and appreciate that Obama sought to flip the U.S. from being the bulwark of the
established global order to being a protester with the masses at the barricades.
If the power and influence of the United States is put on the side of global
hope and change, we will see fundamental transformation in the world abroad as
we have seen it at home. Contrary
to popular opinion, the Obama legacy will not be found at home but abroad, in
reordering the global role of the U.S. from an establishment power to a
revolutionary force for change.
Don’t sweat the details.
himself is a prophet, not a bureaucrat. The details of his grand vision will be
left to younger, fresher functionaries who can sort out the confusions of
implementation — why terrorism and Islamism are taboo words, or why trading
terrorists for the deserter Bowe Bergdahl was a wise idea, or why nothing really
happened at Benghazi, or why pulling all our troops out of Iraq had no effect on
the creation of ISIS, or why setting timetables for withdrawal from Afghanistan
does not encourage the Taliban, which is not a terrorist organization, and so
on. Sometimes these inexperienced idealists will fumble and will be embarrassed
publicly, but Obama himself will not intervene to correct the minutiae of
inconsistencies in the implementation of his vision. Once-in-a-lifetime
emissaries of change do not stoop to that. Who would have asked Mandela what was
his position on NATO? Who wonders about Gandhi’s attitude toward Israel? Prophets
are not like us and have no responsibility to articulate details or insist on
logical consistency, much less to worry about how others of less talent
implement their grand visions.
these themes in mind, and the last six years will make better sense. The Middle
East is not a mess, but a place in a needed stage of transition as it frees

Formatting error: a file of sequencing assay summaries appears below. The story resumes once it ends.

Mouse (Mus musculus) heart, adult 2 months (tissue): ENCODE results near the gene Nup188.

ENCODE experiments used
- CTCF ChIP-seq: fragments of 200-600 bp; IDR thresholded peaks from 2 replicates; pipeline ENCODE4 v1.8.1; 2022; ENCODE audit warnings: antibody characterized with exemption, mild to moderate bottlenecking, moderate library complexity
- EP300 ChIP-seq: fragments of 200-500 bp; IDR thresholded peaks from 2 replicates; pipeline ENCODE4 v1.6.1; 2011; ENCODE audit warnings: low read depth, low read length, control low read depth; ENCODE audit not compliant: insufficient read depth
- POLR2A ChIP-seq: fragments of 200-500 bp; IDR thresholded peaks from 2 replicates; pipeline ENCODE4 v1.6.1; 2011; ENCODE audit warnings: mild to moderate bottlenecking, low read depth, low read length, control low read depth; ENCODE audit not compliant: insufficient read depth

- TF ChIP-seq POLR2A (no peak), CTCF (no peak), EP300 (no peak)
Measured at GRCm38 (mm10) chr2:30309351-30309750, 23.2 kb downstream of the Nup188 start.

itself from Western domination and a new order slowly emerges. To the degree
that we need a large military, it is preferable to envision it as an executive
agency for enacting social change without the clumsy impediment of Congress,
especially in terms of race, women’s issues, and gender preferences. It can do
the best work for stability abroad by shrinking itself. Terrorism is in the eye
of the beholder and always a relative concept that Westerners pathologically
insist is absolute. As far as the world abroad goes, China is a more authentic
enterprise than Japan, South Korea, and Taiwan, which are the products of U.S.
Cold War nation-building in our own image, not of indigenous revolutionary
self-creation. U.S. Cold War culpability — in Iran, Iraq, Afghanistan, Africa,
South America, Cuba — is a burden that must be addressed through various
means. The rules of nuclear proliferation are a Western construct. Israel is an
abnormality, a Western outpost of capitalism and privilege where it has never
really belonged, an irritant that should be treated like any other country as
much as politically possible. Latin American grass-roots socialism is not
Stalinism, but rather an extension of what Obama is trying to do at home.
think the world now seems a chaotic place only if you assume that the Obama
administration wished to be like its predecessors.
— NRO contributor
Victor Davis Hanson is a senior fellow at the Hoover
the author, most recently, of The